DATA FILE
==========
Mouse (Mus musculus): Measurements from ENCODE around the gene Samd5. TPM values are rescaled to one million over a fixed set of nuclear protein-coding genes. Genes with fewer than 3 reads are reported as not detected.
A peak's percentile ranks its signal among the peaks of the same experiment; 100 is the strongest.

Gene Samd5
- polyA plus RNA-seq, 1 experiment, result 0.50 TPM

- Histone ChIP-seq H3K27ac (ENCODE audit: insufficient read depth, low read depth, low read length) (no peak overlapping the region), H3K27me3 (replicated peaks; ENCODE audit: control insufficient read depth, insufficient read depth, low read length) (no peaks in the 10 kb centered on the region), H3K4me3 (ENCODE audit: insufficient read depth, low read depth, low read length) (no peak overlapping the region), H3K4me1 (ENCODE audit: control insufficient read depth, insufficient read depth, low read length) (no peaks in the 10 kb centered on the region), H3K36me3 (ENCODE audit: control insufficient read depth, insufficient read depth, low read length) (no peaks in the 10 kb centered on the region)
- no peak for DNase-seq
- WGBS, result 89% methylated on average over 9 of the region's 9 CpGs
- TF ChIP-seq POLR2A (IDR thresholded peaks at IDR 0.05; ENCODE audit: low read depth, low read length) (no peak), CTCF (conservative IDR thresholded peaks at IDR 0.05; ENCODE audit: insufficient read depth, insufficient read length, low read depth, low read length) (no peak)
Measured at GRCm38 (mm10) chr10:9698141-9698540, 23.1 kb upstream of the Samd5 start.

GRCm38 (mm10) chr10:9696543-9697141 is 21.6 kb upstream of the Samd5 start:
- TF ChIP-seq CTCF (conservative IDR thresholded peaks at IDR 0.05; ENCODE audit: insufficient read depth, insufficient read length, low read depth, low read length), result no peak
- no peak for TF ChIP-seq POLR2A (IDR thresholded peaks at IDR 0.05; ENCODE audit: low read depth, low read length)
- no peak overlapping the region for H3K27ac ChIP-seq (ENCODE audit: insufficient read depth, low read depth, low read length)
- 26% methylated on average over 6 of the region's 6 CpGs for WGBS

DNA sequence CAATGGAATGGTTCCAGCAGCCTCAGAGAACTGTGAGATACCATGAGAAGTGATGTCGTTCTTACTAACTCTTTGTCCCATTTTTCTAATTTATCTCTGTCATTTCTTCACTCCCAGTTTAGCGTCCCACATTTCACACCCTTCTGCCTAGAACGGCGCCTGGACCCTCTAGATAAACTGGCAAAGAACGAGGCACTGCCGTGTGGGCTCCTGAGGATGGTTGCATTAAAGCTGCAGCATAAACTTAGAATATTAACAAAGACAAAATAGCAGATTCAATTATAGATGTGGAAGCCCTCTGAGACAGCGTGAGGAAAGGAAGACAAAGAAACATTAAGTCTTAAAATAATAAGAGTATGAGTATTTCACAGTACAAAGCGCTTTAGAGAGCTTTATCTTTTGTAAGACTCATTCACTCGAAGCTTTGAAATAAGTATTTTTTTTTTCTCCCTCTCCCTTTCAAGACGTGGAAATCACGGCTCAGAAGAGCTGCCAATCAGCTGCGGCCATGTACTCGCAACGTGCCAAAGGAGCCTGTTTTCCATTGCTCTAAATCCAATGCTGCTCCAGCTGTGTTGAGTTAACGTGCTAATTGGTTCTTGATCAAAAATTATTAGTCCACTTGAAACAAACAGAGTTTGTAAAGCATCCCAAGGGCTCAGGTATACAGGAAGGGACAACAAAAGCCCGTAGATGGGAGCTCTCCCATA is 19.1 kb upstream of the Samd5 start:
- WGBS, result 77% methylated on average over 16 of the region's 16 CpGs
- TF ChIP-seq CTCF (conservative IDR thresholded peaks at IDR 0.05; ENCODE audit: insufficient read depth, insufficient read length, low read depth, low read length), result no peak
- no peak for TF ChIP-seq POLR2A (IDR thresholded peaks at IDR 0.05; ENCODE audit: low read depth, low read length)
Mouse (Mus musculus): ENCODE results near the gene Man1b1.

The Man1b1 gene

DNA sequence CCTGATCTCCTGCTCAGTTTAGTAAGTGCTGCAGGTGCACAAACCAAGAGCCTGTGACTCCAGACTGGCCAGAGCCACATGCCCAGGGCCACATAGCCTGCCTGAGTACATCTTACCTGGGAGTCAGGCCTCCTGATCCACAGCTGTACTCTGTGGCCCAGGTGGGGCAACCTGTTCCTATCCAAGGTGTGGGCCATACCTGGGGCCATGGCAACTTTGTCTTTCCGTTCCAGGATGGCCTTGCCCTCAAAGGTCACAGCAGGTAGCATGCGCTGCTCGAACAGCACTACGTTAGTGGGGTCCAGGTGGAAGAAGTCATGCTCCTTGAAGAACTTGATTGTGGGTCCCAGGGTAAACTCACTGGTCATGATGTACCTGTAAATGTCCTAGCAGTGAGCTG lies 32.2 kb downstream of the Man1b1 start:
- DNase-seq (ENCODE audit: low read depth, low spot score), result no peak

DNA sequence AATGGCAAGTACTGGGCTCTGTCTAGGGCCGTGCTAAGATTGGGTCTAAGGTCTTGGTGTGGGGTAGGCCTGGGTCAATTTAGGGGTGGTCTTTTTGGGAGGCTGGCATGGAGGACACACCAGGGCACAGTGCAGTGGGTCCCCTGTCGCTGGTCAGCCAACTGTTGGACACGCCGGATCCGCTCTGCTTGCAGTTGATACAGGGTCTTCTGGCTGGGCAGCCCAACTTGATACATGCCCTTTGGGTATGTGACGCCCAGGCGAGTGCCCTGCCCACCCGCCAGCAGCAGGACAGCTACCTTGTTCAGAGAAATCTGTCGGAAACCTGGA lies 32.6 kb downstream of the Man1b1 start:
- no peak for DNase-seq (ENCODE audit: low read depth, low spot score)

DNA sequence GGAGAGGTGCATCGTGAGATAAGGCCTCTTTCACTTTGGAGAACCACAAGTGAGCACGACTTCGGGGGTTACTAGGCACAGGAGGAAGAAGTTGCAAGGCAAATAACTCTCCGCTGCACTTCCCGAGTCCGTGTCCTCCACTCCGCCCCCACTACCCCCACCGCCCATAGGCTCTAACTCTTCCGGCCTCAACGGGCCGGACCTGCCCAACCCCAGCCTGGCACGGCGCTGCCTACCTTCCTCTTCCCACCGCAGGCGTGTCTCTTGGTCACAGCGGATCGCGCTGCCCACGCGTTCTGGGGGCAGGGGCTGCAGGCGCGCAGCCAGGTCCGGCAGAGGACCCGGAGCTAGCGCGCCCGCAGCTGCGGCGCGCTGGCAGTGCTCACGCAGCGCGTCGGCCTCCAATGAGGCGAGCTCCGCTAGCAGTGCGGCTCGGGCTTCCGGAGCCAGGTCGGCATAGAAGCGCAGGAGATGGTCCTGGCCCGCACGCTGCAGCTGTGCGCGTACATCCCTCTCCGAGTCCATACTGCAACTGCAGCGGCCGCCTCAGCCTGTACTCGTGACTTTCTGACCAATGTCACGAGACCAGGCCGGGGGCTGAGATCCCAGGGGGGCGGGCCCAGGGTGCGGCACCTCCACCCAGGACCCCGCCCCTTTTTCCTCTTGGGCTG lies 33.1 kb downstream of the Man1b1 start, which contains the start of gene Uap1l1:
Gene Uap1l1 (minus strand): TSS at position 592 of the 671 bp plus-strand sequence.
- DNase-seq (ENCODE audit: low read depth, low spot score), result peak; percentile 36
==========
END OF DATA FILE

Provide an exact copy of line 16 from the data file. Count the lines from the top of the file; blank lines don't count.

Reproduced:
- WGBS, result 77% methylated on average over 16 of the region's 16 CpGs